Stemming from the German-speaking Jewish community of Prague, he emerged as a new star at the age of fourteen, when he played a piano concerto of his own in public. Soon he embarked on a career as a freelance musician in Vienna. In a short time he became well known throughout Europe. In 1821 he paid his first visit to London, which became his home for more than twenty years. In 1846 Mendelssohn, his intimate friend and colleague, appointed him the principal teacher of piano at the recently formed Leipzig Conservatorium. There he passed on his knowledge and vast experience to a new generation.
Moscheles’s younger days were spent in an age when the piano was the ‘hot’ new instrument. Its role in society was comparable to that of sound recording in the later twentieth century. Every few years technological improvements were marketed by rival manufacturers, increasing the instrument’s pitch range, rapidity of execution, volume, and expressive powers. Every middle-class family wanted its children, especially daughters, to excel at this exciting instrument. The models (and often the teachers) for these young people were the glamorous virtuosi of the concert platform, who also grew in numbers and in the intensity of their rivalry. Their main vehicles for public performance were the concerto and the single-movement work for piano and orchestra. (Sonatas and other solo pieces were rarely included in concert programmes before the 1830s; the first full-length solo recital was given by Liszt in 1840.)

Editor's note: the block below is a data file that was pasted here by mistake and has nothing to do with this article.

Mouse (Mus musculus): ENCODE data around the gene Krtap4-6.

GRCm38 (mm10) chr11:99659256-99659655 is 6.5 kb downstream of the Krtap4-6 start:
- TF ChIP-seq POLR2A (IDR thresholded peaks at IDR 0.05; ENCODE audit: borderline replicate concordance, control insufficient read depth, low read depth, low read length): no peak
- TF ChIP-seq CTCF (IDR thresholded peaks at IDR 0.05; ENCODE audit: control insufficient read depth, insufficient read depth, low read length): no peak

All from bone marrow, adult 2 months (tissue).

Under these circumstances it is not surprising that the piano concerto became more and more of a showpiece, each one striving to surpass its predecessors in brilliance and apparent difficulty. Though the classical framework established by Mozart was still there, certain parts of it were expanded and overloaded far beyond the bounds of classical restraint. In particular, the first movement always contained two long drives towards a climactic cadence, one in the dominant or other complementary key, the other in the home key (tonic). In these sections the soloist led the orchestra in a stampede of spectacular technical display to the predictable climax, ending on a series of trills; the orchestra then hailed the triumphant hero in a loud and brilliant affirmation of the established key. The second of these concluded the movement. The finale, generally a rondo, contained similar passages and further opportunities to make the audience gasp. Other parts of the concerto, including the middle (slow) movement, displayed contrasting facets of both the instrument and the composer/performer, often showing the piano’s potential for lyrical expression, and sometimes containing witty exchanges between piano and orchestra.
Among the many famous virtuosi of the 1820s—Hummel, Kalkbrenner, Cramer, Herz and Weber were his most famous rivals—Moscheles stands out for two features: classicism and originality. These qualities might seem to be opposites; but the ‘classical’ concertos of Mozart and Beethoven are full of surprise, intellectual challenge, and emotional depth that were all too often lost in the cascades of virtuosity that overwhelmed their successors. Moscheles, brought up on the works of Mozart and Clementi, never wholly abandoned these qualities. Even his seemingly mechanical passagework often uses unfamiliar patterns of figuration.
from notes by Nicholas Temperley © 2002